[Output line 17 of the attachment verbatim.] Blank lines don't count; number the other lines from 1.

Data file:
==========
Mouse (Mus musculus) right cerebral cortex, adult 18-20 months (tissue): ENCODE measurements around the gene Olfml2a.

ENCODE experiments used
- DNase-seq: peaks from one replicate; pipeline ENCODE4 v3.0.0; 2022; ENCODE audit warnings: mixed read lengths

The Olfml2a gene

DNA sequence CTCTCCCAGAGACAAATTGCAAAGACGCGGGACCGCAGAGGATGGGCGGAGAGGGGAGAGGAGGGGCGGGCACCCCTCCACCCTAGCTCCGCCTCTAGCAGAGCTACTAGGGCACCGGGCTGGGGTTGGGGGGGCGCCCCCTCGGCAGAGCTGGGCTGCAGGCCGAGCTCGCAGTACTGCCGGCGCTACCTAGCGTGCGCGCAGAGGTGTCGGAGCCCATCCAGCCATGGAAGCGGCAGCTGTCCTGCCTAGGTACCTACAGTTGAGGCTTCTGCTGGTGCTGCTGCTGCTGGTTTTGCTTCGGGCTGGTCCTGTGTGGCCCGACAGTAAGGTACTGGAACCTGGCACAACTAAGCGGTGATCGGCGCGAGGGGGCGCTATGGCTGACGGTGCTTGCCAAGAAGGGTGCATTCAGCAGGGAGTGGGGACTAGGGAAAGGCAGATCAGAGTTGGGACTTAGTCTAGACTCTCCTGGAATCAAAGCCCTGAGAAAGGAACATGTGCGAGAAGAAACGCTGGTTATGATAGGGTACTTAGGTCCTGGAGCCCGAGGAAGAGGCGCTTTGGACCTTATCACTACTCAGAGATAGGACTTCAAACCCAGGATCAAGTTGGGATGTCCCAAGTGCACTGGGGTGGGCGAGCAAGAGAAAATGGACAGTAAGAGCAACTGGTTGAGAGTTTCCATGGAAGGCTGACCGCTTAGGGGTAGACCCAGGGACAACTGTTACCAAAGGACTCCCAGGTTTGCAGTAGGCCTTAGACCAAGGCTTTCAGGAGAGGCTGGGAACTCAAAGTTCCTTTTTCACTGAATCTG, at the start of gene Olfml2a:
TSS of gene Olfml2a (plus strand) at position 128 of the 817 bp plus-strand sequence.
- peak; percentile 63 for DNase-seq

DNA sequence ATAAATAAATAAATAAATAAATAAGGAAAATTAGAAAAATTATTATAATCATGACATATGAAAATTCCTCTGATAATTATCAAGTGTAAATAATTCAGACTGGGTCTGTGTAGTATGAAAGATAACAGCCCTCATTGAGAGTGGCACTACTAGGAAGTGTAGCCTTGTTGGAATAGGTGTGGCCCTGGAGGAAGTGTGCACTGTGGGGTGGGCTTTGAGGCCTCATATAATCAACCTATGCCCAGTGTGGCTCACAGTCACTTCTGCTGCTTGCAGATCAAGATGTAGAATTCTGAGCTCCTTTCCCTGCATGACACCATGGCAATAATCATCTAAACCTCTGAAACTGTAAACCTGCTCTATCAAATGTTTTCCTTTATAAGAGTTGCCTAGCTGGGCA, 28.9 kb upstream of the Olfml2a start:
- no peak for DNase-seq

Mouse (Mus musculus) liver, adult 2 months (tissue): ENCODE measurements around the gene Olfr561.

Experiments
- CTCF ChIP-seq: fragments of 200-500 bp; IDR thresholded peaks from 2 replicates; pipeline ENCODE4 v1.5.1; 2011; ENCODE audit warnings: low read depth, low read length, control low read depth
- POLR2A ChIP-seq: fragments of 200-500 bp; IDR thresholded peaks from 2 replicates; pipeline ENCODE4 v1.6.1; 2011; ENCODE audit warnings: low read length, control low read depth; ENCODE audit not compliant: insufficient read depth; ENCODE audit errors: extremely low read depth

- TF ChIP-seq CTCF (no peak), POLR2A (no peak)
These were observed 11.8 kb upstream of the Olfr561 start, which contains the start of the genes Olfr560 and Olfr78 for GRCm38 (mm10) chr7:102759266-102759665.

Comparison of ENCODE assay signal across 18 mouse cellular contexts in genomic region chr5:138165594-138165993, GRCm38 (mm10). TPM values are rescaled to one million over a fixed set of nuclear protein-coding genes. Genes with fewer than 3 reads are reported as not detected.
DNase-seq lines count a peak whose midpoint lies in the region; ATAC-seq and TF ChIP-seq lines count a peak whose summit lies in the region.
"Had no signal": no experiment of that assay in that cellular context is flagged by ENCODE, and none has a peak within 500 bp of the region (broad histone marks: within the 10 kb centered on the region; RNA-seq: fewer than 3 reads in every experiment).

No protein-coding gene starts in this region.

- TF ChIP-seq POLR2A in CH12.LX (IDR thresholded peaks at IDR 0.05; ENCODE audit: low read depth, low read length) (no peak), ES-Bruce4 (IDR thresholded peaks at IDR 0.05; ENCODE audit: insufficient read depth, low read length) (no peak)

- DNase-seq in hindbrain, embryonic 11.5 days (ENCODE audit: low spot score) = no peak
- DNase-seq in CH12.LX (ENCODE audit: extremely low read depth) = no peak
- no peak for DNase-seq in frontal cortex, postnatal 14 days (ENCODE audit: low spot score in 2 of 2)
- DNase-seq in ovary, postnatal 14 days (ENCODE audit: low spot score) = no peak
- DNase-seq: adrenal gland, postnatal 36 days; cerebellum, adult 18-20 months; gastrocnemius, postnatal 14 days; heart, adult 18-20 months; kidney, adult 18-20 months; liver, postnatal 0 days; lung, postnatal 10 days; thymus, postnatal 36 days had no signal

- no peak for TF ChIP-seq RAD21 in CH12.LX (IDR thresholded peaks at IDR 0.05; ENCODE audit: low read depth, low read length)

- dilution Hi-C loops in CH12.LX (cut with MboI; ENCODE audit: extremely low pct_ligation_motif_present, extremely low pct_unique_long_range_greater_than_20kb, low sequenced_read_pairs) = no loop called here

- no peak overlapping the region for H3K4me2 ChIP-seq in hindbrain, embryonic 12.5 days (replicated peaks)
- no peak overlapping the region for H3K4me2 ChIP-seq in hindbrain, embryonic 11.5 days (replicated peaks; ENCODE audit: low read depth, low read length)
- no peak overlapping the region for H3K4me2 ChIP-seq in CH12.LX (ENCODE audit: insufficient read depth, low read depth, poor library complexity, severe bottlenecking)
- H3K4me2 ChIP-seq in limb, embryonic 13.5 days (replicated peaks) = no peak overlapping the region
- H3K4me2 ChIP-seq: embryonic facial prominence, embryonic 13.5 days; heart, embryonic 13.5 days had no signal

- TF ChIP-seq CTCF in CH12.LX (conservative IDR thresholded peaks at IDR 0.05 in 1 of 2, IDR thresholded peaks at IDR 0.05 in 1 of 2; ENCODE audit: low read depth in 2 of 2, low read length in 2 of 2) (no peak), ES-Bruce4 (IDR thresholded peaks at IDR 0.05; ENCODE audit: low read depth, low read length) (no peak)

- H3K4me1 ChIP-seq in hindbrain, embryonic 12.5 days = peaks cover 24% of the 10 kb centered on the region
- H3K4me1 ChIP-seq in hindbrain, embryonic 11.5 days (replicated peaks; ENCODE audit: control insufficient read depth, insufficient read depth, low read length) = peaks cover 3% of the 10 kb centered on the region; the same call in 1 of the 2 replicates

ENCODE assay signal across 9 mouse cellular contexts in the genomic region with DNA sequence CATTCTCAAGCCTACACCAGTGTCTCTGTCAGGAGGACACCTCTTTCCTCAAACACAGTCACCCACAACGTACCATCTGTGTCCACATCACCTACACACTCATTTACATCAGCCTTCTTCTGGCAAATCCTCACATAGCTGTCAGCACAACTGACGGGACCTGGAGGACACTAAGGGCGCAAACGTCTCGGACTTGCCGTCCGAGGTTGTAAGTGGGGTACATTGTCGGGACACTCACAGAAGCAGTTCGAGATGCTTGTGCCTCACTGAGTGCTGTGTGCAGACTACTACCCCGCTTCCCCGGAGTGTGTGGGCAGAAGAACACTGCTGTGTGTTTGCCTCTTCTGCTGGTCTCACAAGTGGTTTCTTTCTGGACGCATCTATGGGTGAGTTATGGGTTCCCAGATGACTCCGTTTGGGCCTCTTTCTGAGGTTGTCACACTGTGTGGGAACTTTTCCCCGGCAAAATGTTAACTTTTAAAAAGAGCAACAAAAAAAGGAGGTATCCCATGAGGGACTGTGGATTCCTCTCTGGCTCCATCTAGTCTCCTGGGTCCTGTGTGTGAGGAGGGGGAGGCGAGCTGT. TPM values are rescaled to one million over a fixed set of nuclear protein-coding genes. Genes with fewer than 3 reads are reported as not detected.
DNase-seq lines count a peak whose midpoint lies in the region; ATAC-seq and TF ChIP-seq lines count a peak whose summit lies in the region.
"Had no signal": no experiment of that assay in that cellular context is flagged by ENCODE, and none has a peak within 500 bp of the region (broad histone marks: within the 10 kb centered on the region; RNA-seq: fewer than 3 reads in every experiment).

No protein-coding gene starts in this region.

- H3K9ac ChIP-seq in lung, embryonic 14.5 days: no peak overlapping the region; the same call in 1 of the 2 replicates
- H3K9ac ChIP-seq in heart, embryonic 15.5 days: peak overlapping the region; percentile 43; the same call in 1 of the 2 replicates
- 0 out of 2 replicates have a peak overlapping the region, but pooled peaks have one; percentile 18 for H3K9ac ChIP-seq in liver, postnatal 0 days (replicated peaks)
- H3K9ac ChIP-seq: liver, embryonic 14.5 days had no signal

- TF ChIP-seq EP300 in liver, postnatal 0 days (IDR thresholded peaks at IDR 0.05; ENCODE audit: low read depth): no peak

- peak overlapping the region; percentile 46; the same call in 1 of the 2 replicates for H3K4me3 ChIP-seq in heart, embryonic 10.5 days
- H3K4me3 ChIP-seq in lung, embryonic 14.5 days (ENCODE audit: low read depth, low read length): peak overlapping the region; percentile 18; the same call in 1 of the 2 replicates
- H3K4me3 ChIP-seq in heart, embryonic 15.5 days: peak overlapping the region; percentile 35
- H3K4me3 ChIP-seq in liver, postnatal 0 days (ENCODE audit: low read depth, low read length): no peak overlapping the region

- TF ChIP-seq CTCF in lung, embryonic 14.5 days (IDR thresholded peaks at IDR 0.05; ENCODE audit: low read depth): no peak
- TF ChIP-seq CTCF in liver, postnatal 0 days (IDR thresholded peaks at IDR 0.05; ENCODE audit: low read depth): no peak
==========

DNase-seq lines count a peak whose midpoint lies in the region; ATAC-seq and TF ChIP-seq lines count a peak whose summit lies in the region.